By Blake Goll, Education Programs Manager and Erik Hetzel, Director of Land Protection
Photos by Blake Goll
Meandering along the cool wood chip paths beneath the varied canopy of beech, oak, and cherry trees, your eyes dance with the dappled light around the myriad understory shrubs—first settling on this glossy leaved plant, then darting upwards to those feathered shadows that flit and call among the boughs above—and you almost forget that this dynamic nature escape is someone’s backyard.
There are an estimated 40-50 million acres of manicured lawn in the United States today (including residential, roadsides, and golf courses); this represents a significant loss in plant and habitat diversity that is necessary to support wildlife in these spaces. While we historically might have been able to justify this simplified approach to our green spaces, many of us now feel compelled to do more. Unsustainable human population growth coupled with harrowing reports of the planet having lost 30% of all birds since 1970 are a call to action. Fortunately, as Marianne Price’s property proves, with the right planning, the average American yard can easily contribute significantly to insect and bird populations.
It all starts with selecting native plant species to support a healthy food web (i.e., insects!). A keystone species like a native oak tree, for example, is a major driver of Pennsylvania food webs; 511 species of our native caterpillars use oak trees as their host plant! When you consider that the majority of our songbirds raise their chicks on caterpillars, the value of native plants is clear. By contrast, a nonnative gingko tree supports only about 5 caterpillar species.
“My husband Karl and I bought this place in 1972 after the previous owner passed away,” Marianne explains. “He wanted the buyer to be someone who would take care of the property for the wild birds he loved so much. He’s the one who began stewarding this yard with native trees. I kept nurturing the trees and planting more, because I wanted to keep my word, and I’ve done just that. Here I am almost at the 50 year anniversary!” she gleams. Marianne has continued to care for this one-acre ecosystem, single-handedly taking on the responsibilities after Karl passed in 2007.
Marianne’s devotion to stewarding the property now extends well into the future, thanks to her commitment to conserving the land with Willistown Conservation Trust. Using a Legacy Easement, which is specifically designed for smaller properties like hers, Marianne approached the Trust’s Land Protection Program earlier this year. Director of Land Protection Erik Hetzel recalls, “I visited her property on a sunny October morning and was greeted by an oasis of nature in a suburban neighborhood. The place was buzzing with pollinators and birds.”
The terms of Marianne’s easements are relatively simple, focusing on the preservation of native tree species, including vital species like the native oak that supports a myriad of caterpillar and bird species. The Trust’s Legacy Easement program uses a simplified easement model to conserve lands that might not be effectively protected by other means, such as through deed restrictions or covenants between neighboring property owners. This unique program opens the door for landowners with smaller properties to become conservationists in a new way, one that is more accessible. And Marianne’s easement will ensure the lasting stewardship of the habitat that she has nurtured over the last 50 years.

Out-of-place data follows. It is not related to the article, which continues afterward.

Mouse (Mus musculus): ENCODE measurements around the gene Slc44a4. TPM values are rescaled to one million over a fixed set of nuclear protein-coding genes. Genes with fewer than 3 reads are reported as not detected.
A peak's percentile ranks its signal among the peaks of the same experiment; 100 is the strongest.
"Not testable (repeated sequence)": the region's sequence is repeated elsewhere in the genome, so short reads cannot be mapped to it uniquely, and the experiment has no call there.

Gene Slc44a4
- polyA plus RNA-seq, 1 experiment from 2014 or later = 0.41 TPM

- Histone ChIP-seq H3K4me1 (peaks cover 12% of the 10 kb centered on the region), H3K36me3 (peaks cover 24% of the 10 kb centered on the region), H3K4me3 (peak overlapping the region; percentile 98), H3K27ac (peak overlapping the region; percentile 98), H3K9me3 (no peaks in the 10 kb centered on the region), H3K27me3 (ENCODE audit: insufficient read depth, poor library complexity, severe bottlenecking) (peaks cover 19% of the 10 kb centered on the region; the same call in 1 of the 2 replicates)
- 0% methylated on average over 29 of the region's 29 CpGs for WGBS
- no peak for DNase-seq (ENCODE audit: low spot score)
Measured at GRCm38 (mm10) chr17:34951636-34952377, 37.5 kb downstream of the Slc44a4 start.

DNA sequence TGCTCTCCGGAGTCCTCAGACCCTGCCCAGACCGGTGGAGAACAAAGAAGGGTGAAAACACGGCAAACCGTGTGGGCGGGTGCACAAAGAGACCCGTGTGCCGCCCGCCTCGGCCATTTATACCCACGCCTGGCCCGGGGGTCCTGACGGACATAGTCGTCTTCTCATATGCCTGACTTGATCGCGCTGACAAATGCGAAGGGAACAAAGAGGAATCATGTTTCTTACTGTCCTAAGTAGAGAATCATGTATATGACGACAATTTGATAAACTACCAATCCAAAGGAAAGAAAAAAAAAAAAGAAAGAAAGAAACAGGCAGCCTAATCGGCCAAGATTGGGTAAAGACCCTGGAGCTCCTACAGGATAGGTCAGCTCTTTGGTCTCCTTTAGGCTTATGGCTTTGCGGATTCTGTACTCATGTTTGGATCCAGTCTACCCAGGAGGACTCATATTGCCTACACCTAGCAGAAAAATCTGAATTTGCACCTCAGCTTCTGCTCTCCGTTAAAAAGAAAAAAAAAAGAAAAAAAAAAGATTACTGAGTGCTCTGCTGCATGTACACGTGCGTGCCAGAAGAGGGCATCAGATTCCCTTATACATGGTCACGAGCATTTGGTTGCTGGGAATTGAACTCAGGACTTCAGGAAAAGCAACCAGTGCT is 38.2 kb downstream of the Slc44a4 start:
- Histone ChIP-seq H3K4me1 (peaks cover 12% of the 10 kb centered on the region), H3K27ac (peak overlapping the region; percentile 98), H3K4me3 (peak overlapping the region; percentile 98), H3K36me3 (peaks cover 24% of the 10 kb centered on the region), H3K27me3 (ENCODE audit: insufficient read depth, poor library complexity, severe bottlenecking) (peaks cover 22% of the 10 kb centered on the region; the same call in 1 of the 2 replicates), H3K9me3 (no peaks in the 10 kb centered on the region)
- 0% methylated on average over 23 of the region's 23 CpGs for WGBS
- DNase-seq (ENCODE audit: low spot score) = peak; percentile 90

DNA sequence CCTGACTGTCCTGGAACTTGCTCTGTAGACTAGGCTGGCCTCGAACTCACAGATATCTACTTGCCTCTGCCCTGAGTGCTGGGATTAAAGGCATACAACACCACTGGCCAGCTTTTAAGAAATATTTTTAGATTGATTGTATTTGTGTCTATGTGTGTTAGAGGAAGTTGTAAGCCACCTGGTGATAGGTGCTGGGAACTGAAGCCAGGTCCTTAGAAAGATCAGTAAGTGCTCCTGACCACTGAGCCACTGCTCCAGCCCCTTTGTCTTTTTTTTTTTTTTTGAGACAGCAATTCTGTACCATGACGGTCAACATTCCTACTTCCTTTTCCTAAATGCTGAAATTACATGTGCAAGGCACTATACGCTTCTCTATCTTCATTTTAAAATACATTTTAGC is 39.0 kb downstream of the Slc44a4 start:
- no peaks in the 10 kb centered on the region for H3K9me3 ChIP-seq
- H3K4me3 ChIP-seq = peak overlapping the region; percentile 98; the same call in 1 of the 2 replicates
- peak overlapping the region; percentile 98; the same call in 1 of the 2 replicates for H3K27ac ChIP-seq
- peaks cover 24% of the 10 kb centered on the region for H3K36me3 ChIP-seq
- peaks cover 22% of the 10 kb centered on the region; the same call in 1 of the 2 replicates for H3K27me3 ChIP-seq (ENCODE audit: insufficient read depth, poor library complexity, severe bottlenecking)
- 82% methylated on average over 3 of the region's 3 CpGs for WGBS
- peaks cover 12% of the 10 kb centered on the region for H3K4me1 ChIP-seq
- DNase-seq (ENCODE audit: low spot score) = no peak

Like legacy easements, part of the reason why Marianne’s little sanctuary is so inspiring is that emulating it is doable. She is a plant enthusiast and has fun experimenting with different species and cultivars that are not all native. Experts say that even if you strive for 70% native plant biomass and allow the other 30% to be other (noninvasive) plants of interest, you can still contribute to the growth of suburban bird populations like chickadees. It does not have to be an all or nothing effort. The average American lawn can easily attract at least 50 kinds of beautiful and interesting birds with the right planning!
With a keen eye for sustainability, Marianne even strives to make her watering practices environmentally friendly. Although her diverse landscape of hardy perennials, shrubs, and deep-rooted trees requires less water that a typical Kentucky bluegrass lawn, she still needs to water during dry spells. She cleverly collects the used “gray water” from her air conditioning unit, de-humidifier, and even her laundry washing machine! She pumps this reusable water into covered storage barrels tucked around her property for watering.
Finally, when you consider that each hour of lawn mowing generates as much pollution as driving a car nearly 100 miles, it also becomes apparent how a property like Marianne’s demonstrates a more carbon neutral solution to an all-lawn landscape. From saving water and reducing carbon emissions to contributing to biodiversity, Marianne is truly an inspiration to us all — proving that an average-sized suburban landscape can be transformed from a uniform green patch to an alluring conservation oasis.
Blake Goll | she/her | Education Programs Manager | Blake plays a big role in the Trust’s Bird Conservation Program, as well as the outreach and educational initiatives as the coordinator for Rushton Nature Keepers program.
Erik Hetzel | he/him | Director of Land Protection and Public Grants | As part of our Land Protection Program, Erik handles the acquisition of private conservation easements and public lands to add to our nature preserves.
Legacy Easements open the door for landowners with smaller properties to become conservationists in a new way. To learn more about how you can be a part of the conservation movement with a Legacy Easement on your property, contact Erik Hetzel at firstname.lastname@example.org.